Student sues M St. bar for discrimination


Georgetown student and wheelchair user Taylor Price (MSB ’10) has filed a disability discrimination lawsuit against Mr. Smith’s bar, located on 3104 M Street NW, for ordering him to leave the bar the night of January 23, 2009.

According to court documents, Price is seeking $75,000 in compensatory damages. Price and his lawyer denied that they are suing for a specific amount of damages and declined to comment further.
Price said that around 11:15 p.m. last January, he went to Mr. Smith’s with some friends, as he had a number of times before. Almost immediately upon entering the bar, the manager stopped him and asked him where he was going.

“He told me I was not allowed to [go to the back]because the bar was too crowded and that I was a fire hazard,” Price said. “That absolutely shocked me, that someone would be thinking about saying that, or that those words would come to his mind.”

When the manager asked Price to remain in a corner in the front of the bar, Price refused. A bouncer escorted him from the premises. Price said that once he was outside, he watched the bouncers let in other able-bodied people, after they had told him that the bar was too crowded to accommodate him.
“That’s when I felt that I was completely discriminated against, and it was absolutely unacceptable treatment,” Price said.

Mr. Smith’s management declined to comment.

Price is suing Mr. Smith’s bar for violating the Americans with Disabilities Act (ADA), which guarantees that anyone with a disability is granted equal protection and equality under the law.

Price’s lawsuit pertains to the ADA’s Title III: Public Accommodations, which mandates that “public accommodations must comply with basic nondiscrimination requirements that prohibit exclusion, segregation, and unequal treatment.” This article also requires that private businesses take into consideration special needs of disabled customers and modify their procedures or practices to accommodate their customers.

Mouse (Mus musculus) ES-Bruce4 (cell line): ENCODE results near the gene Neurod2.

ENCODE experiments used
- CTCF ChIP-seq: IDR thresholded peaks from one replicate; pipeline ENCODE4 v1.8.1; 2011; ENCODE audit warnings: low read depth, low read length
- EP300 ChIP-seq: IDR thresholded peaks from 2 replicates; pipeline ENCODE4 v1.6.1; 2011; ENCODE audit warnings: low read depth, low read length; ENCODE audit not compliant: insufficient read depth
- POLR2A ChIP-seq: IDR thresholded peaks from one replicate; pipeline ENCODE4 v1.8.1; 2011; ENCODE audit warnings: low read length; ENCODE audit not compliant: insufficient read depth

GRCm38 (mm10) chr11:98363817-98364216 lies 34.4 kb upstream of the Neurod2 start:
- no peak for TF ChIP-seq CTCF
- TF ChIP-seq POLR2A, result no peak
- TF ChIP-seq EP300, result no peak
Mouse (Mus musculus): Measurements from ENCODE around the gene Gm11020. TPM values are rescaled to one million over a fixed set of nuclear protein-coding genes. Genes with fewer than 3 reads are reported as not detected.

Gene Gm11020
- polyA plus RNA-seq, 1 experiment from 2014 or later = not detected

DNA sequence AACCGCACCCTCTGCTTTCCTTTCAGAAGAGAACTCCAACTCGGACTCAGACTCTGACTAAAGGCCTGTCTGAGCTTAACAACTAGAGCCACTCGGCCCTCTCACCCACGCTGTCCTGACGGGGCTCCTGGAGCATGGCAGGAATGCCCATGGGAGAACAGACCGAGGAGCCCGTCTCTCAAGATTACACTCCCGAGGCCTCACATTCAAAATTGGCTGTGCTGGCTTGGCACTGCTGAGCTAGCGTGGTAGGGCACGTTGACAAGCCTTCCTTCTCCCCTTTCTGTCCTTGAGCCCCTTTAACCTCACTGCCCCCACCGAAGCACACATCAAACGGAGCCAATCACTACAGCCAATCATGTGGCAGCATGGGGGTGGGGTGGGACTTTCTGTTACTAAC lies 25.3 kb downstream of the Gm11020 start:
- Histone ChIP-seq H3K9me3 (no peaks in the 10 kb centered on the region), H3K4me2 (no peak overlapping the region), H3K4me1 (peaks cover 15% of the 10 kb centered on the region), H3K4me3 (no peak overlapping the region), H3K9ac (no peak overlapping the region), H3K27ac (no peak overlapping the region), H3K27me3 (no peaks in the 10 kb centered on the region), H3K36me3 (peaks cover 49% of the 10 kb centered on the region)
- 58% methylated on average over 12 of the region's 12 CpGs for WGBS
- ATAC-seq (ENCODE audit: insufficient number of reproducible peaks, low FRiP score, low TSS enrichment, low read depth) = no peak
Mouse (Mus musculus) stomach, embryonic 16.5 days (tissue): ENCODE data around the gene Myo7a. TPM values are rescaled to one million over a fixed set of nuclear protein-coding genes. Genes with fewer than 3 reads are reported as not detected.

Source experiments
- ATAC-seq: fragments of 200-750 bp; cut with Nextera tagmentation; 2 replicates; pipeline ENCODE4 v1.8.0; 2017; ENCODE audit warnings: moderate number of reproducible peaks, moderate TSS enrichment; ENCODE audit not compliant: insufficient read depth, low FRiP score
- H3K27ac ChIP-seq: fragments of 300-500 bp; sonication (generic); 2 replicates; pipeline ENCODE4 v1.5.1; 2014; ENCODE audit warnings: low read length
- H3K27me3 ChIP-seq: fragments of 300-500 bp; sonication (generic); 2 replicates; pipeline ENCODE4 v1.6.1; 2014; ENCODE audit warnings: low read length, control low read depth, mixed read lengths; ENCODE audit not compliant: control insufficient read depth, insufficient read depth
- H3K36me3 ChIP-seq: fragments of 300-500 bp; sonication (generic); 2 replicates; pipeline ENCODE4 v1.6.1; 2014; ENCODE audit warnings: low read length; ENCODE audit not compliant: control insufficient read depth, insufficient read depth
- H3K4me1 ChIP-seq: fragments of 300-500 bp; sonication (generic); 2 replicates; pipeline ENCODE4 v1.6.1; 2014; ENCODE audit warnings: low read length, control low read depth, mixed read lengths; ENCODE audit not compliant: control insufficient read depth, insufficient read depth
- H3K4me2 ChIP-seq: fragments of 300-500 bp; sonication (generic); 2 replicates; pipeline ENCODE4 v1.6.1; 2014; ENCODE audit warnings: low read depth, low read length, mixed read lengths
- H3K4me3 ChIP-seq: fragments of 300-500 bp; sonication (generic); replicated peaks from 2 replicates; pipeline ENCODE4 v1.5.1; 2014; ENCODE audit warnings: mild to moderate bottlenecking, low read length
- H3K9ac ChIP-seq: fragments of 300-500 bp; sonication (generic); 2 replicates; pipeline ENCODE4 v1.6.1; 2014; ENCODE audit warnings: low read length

Elaine Gardner, Project Director of the Disability Rights Project at the Washington Lawyer’s Committee, explained that the ADA was put in place in order to “prevent any irrational fear or bias against people with disabilities.” Gardner is representing Price in the lawsuit.

“People with disabilities … work too hard to get to a point where they feel comfortable enough to go out in various social settings,” Gardner said. “When events like this happen … it’s detrimental to people’s progress … I really see this as a slap in the face to all people with disabilities.”

In July 2004, Price dove into a sandbar and injured his neck, rendering him quadriplegic. In the five years he has been in a wheelchair, Price said he has never been treated the way he was at Mr. Smith’s last January.
Gardner said that she hopes that this lawsuit serves as an “educational tool” to prevent other bars or restaurants from excluding people in wheelchairs in the future. She also pointed to the “rather unusual” nature of Price’s lawsuit, explaining that most cases usually involve unintentional exclusion.

“I want Mr. Smith’s to do the right thing,” Price said. “I want … managers at Mr. Smith’s and employees at lots of other establishments [to]realize that this treatment of people who have disabilities is 150 percent unacceptable.”

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